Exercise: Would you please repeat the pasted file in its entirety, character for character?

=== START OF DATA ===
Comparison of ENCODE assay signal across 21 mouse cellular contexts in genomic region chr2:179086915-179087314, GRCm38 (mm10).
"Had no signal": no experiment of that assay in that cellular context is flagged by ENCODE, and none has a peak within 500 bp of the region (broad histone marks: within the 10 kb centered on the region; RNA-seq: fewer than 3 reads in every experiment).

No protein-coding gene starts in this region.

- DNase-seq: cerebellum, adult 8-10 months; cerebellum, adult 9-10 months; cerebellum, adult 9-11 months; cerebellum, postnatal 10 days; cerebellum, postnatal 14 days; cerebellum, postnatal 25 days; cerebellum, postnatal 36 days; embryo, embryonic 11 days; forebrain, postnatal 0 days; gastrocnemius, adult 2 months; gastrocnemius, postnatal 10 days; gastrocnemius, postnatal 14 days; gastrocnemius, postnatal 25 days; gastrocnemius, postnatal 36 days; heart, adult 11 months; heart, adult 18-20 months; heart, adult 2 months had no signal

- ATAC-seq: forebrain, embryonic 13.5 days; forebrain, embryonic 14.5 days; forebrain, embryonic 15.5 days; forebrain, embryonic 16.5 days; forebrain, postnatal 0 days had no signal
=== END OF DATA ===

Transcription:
Comparison of ENCODE assay signal across 21 mouse cellular contexts in genomic region chr2:179086915-179087314, GRCm38 (mm10).
"Had no signal": no experiment of that assay in that cellular context is flagged by ENCODE, and none has a peak within 500 bp of the region (broad histone marks: within the 10 kb centered on the region; RNA-seq: fewer than 3 reads in every experiment).

No protein-coding gene starts in this region.

- DNase-seq: cerebellum, adult 8-10 months; cerebellum, adult 9-10 months; cerebellum, adult 9-11 months; cerebellum, postnatal 10 days; cerebellum, postnatal 14 days; cerebellum, postnatal 25 days; cerebellum, postnatal 36 days; embryo, embryonic 11 days; forebrain, postnatal 0 days; gastrocnemius, adult 2 months; gastrocnemius, postnatal 10 days; gastrocnemius, postnatal 14 days; gastrocnemius, postnatal 25 days; gastrocnemius, postnatal 36 days; heart, adult 11 months; heart, adult 18-20 months; heart, adult 2 months had no signal

- ATAC-seq: forebrain, embryonic 13.5 days; forebrain, embryonic 14.5 days; forebrain, embryonic 15.5 days; forebrain, embryonic 16.5 days; forebrain, postnatal 0 days had no signal